Seven days later, I went back—and learned I still couldn’t get chemo because my counts were too low. Upon hearing this, I fully expected to start discussing the process of getting the GFS shots to increase my counts. But that’s not what happened.
“Let’s try again next week,” the nurse basically told me. I was so stunned that I just thought to myself, OK, we’ll try again next week.
I start walking out to my car, then stopped, confused. Wait, they said if my counts were still low then I could get the shots today. So, why were we not talking about this?
No lie, I walked right back into the infusion center and asked to speak with my doctor. Turns out it was her day off, so I talked to the nurse. Very firmly and politely, I told her I wanted more information on why I couldn’t get the GFS shots today because that’s what I was told last week. I wanted answers because I didn’t want to delay my treatment another week. If I came back next week and they were still low, that was going to be three weeks of not having treatment. I did not want that. These were the exact words I used.
It’s easy to feel intimidated in a situation like this, but you have to advocate for yourself. If you are not getting the answers that you want, then push for those answers. There is nothing wrong with standing up for yourself or for your loved ones. If my counts were going to continue to decrease, why would we not start me on the GFS shots that week? Also, taking into account the insurance approval process and however long that would take, I wanted to be able to start that process sooner than later.
The nurse kept telling me, you know it’s very common to have chemo delayed, it’s not detrimental to your health to have it delayed. She didn’t know who she was talking to. I’m thinking: It may not be detrimental to my physical health, but my mental health is taking a big hit. And I’m not going to have that happen for yet another week.
Finding a Solution
Ultimately, it wasn't a decision the nurse could make alone, so I went home and waited to hear from my doctor. My oncologist called me the next day and gave me an in-depth explanation. This is what I learned:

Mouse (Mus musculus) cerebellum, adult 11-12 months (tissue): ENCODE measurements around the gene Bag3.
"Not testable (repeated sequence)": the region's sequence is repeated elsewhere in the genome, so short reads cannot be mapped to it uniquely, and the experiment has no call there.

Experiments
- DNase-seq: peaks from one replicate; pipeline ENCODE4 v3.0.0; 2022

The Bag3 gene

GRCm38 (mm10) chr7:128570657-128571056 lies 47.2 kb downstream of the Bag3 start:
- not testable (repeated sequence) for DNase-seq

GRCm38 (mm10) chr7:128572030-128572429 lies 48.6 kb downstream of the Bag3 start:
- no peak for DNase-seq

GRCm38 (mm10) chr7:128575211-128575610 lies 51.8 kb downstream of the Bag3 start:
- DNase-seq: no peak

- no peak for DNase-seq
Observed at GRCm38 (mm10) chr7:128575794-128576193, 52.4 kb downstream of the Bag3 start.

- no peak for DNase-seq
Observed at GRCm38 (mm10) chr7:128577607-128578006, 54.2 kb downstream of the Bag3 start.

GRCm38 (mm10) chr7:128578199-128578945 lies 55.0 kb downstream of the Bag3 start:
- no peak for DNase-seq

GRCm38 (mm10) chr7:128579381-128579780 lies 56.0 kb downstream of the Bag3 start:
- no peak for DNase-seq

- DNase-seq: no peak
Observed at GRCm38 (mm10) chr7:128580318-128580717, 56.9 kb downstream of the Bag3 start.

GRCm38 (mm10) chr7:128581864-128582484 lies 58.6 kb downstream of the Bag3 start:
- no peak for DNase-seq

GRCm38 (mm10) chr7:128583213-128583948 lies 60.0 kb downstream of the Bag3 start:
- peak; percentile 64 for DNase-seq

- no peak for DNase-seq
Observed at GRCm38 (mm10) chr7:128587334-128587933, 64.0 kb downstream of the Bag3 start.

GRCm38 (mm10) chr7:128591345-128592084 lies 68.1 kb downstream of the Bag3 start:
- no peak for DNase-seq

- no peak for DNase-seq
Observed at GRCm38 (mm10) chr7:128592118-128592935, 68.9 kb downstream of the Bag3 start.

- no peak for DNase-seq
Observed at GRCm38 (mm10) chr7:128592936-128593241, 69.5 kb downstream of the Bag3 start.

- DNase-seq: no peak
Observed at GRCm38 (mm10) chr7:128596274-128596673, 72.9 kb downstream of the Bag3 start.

The GFS shots have to be given 24 to 72 hours after chemo and not within 24 hours before starting chemo in order to be effective. Because I was on the weekly Taxol regimen, there was no way to get the GFS shots, timing-wise. Had I been doing the dose-dense therapy (chemo drugs every three weeks), I would be able to get the shots. I know, lots of information.
At this point in my treatment, my oncologist said I basically had two options. Option one: Keep doing the weekly treatment and hope that my counts increase enough to continue chemo. Option two: Switch to the dose-dense regimen where I would receive Taxol every three weeks. Because I’d already had seven out of 12 treatments, that meant I would only need two more treatments of Taxol. With a dose-dense regimen, you also receive a higher dose of your chemotherapy medication, just not as often. (There is a greater chance of developing fatigue and neuropathy of your hands and feet should you decide to do the dose-dense regimen.)
Another thing for me to consider: Because I would only be receiving two more treatments, the chances of side effects were lower than if I’d done the dose-dense schedule from the beginning. On the other hand, if I decided to do the dose-dense regimen, I would also be getting the GFS shots to make sure my counts increase—and those had a risk of bone and joint pain. My oncologist said she wanted to call me personally because she wanted to make sure I knew I had options. I’m thinking to myself, why can’t every doctor be like this! With the information I now had, I felt good about making an informed decision. I decided to do the dose-dense regimen.
I went back that following week. If you’re keeping count, this means I hadn’t received chemo for three weeks. But this time, my counts were up and I was able to get chemo! I received the dose-dense regimen of Taxol that day. I went back 24 hours later to get the GFS shots. And three weeks later, I had my last round of chemo. Not to mention, my white blood cell count was at 2.6—so the GFS shots must have helped. At least, that’s what I’m telling myself!
Listen, cancer has a way of making you slow down in life. And this hurdle in the road definitely made me slow down. But it also kept me aware of what I was fighting for: my health and my family.
So sister, keep fighting and moving forward. And speak up! Because there are options out there and you deserve to know your rights as a patient. Remember, you have the STRENGTH to get THRU 2DAY and We’re Stronger Than Cancer. Both of these are affirmations that have helped me through these tough times.